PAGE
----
Forty great minutes against Illinois State and 20 or so against Missouri State quickly faded from Wichita State coach Gregg Marshall’s memory.
When the Shockers return to practice on Friday, they will hear all about the second half of Thursday’s 80-62 win over Missouri State at Koch Arena. In that half, the Bears outscored the Shockers by nine points and outrebounded them by eight.
So long, easy day on the practice court.
Hello, video replays of all those missed boxouts and defensive assignments in preparation for Sunday’s game at Loyola. Marshall promised an in-depth critique and an evaluation of his substitution patterns.
“If we play like that, like the last 10 or 12 minutes, we’ll lose on Sunday,” Marshall said. “We didn’t play quality basketball for long enough.”
Not long enough for Marshall’s standards. Plenty long enough to handle the Bears
WSU (22-4, 12-1 MVC) kept pace with Illinois State atop the Missouri Valley Conference. They are tied with five games to play and headed toward what seems like an inevitable third meeting in the MVC Tournament in March.
MSU (15-11, 6-7) lost for the fourth time in five games and fell into a tie for fifth place.
The Bears last beat the Shockers in 2011, sweeping the series on its way to the MVC title. Since then, the Bears endured a fast fade and watched the Shockers take over the MVC. Bears coach Paul Lusk replaced Martin after that 2011 season and is 0-13 vs. Wichita State.
Shaq Morris led the Shockers with 13 points and Zach Brown added 12. The Shockers made 10 of 22 three-pointers and scored 27 points off 21 MSU turnovers.
Alize Johnson and Chris Kendrix both scored 11 for the Bears, who made 8 of 28 shots in the first half to fall behind by 27. They made 7 of 11 three-pointers and grabbed 11 offensive rebounds in the second half, moments that stuck in Marshall’s mind for the regular-season finale on Feb. 25 at JQH Arena.
“Now we get to go to their place,” he said. “And we’ve given them some confidence.”
What the Bears can do with that gift remains uncertain.
The Shockers, despite Marshall’s focus on the second-half failings, did play well in burying the Bears early.
If road trips to Bradley and Drake represented the grind of the season catching up to Wichita State, the Shockers are refreshed after two home games. The Shockers needed to work deep into the second half to beat Bradley by 15 points and Drake by eight in road games earlier this month. A 41-point rout of Illinois State on Saturday revived the Shockers and they got back to dominating an overmatched conference on Thursday.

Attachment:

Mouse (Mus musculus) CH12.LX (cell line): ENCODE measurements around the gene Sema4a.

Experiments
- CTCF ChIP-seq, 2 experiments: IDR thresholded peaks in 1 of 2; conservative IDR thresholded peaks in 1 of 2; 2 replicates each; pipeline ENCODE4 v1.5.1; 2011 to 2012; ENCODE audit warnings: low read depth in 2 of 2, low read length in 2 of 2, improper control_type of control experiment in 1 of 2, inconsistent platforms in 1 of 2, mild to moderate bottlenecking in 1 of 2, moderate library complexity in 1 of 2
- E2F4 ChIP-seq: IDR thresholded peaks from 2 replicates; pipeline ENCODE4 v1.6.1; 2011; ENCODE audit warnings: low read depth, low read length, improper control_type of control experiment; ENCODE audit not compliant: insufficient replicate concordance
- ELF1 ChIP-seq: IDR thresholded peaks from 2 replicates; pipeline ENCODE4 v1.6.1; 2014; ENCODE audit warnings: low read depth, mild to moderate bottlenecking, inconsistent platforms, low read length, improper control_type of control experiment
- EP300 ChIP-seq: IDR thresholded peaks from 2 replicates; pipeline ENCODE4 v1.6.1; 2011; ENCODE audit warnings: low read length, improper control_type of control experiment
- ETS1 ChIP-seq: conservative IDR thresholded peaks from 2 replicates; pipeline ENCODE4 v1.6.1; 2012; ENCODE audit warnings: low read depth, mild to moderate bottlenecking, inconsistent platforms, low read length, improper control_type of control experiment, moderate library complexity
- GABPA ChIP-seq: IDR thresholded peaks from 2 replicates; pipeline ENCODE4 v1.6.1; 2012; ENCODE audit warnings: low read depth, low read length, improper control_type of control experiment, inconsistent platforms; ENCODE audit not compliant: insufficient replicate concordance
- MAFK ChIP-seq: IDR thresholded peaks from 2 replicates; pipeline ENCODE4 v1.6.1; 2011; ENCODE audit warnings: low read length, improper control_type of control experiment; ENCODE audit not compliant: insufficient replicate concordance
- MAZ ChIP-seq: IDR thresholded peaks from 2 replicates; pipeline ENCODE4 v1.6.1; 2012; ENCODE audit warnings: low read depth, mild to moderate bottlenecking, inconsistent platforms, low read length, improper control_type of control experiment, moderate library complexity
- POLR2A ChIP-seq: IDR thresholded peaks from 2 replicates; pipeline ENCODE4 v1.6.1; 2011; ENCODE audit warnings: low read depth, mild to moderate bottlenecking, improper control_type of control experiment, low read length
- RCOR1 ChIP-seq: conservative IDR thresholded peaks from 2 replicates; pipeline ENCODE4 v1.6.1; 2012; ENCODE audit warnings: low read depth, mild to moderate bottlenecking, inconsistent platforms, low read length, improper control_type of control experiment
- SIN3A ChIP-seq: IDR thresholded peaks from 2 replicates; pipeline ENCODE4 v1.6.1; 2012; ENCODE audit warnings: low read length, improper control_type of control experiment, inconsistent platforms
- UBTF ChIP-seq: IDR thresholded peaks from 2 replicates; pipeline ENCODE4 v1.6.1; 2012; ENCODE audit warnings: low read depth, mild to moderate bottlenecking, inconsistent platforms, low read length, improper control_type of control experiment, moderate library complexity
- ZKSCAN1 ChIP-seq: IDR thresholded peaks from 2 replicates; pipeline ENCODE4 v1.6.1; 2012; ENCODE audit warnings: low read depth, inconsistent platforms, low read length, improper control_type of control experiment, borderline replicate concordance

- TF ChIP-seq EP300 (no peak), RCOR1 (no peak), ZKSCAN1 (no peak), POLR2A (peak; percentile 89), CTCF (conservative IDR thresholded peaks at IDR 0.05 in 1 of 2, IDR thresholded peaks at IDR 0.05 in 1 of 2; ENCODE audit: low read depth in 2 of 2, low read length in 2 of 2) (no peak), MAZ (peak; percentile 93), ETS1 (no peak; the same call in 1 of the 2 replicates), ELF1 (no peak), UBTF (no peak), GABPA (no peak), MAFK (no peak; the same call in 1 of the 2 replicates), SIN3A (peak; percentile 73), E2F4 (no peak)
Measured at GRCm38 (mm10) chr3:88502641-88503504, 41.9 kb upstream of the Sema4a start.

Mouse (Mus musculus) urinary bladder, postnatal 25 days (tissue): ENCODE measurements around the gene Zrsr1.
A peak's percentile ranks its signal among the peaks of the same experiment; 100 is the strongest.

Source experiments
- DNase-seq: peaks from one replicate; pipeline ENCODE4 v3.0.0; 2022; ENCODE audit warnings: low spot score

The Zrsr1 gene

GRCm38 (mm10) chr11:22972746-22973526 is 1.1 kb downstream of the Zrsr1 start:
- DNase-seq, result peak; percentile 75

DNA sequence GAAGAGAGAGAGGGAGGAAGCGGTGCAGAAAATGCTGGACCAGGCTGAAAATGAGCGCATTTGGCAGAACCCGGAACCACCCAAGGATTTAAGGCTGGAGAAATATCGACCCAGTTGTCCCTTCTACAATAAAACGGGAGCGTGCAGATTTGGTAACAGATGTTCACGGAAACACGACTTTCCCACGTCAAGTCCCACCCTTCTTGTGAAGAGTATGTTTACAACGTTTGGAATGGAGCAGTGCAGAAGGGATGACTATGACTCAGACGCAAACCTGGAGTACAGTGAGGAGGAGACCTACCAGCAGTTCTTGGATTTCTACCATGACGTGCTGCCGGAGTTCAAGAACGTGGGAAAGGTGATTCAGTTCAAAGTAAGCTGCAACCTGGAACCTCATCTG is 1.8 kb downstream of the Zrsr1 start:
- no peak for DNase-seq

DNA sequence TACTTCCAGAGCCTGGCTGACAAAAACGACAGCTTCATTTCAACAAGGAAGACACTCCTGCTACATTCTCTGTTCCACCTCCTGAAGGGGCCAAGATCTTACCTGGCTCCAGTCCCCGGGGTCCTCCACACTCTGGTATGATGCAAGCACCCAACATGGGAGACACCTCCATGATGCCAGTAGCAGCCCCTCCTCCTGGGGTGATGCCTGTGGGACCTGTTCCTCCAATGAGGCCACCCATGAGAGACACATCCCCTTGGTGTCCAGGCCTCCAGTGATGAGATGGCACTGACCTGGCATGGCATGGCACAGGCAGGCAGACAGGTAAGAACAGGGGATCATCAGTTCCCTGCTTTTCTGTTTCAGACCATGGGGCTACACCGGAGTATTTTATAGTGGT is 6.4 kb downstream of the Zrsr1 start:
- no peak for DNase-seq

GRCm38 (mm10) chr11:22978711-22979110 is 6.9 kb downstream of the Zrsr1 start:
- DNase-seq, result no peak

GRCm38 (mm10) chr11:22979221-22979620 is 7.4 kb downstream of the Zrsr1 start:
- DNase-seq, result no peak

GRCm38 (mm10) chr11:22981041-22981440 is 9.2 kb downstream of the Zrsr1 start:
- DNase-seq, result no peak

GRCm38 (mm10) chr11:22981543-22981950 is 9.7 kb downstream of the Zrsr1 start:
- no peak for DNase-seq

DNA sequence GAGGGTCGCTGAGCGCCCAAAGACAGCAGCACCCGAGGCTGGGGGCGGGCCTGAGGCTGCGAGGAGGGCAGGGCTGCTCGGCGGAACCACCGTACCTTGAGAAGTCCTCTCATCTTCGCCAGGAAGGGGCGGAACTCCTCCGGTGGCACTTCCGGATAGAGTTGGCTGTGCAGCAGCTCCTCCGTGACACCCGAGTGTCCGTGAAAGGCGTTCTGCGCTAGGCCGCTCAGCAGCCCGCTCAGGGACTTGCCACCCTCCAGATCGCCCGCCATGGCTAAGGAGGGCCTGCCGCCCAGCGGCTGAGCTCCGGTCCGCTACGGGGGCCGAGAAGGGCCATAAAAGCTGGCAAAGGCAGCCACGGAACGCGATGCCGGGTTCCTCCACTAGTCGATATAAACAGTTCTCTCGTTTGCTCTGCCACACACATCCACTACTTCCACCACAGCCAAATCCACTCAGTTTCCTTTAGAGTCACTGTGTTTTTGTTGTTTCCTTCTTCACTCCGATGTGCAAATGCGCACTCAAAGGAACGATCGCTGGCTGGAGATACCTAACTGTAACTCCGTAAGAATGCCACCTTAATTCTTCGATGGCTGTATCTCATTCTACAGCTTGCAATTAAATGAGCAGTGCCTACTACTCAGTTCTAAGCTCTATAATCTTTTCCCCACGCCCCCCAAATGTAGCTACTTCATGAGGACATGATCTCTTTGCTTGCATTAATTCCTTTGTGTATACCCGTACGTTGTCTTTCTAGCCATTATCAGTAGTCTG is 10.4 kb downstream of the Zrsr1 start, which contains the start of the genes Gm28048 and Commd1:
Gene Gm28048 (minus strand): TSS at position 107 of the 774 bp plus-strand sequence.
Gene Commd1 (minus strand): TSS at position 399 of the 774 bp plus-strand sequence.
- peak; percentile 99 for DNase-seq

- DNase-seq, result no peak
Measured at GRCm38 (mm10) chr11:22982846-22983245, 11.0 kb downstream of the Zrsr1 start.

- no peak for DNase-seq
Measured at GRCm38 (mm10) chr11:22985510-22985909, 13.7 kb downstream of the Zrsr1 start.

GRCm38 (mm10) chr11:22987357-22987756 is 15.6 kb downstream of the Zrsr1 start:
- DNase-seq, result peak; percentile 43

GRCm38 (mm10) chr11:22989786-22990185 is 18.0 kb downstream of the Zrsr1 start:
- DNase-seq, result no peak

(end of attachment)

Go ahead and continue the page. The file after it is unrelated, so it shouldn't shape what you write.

“When you go against a team on the road, you automatically think you’re down seven,” Morris said. “You get a little more confident, a little more comfortable here.”
Brown and Markis McDuffie teamed up to limit MSU guard Dequon Miller and Johnson by switching their screens and shutting off their pick-and-pop game. Miller scored five points in the first half, all in the first eight minutes. Johnson, who entered the game with 14 double-doubles, didn’t score until the Bears trailed by 12 points.
With their leading scorers frazzled, the Bears generated little offense in the first half.
“We had a great game-plan,” Brown said. “We tried to contain them as much as possible and we were able to do just enough to get by.”
More than just enough, as it turned out.
The Shockers led 48-21 at halftime and scored the first seven points of the second half to extend its lead to 55-21.
WSU forced nine turnovers in the game’s first 12 minutes, resulting in 12 points and a 31-13 lead. The Bears briefly righted themselves with baskets on three of four possessions, before falling apart again. WSU finished the half on an 11-0 run to lead 48-21 at halftime.
The numbers indicated one team playing a far different game than the other. The Bears finished the half with eight baskets and 14 turnovers. They settled for guarded jump shots or drove into waiting defenders, who took the basketball and sped the other way. WSU scored 20 points, more than it had in 15 of its previous games, off those 14 first-half turnovers.
Daishon Smith and Darral Willis both scored eight points for the Shockers, who made 16 of 29 shots and 5 of 11 three-pointers.
Johnson led the Bears with eight points in the first half, all coming after WSU built its double-digit lead. The Bears missed 20 of their 28 shots..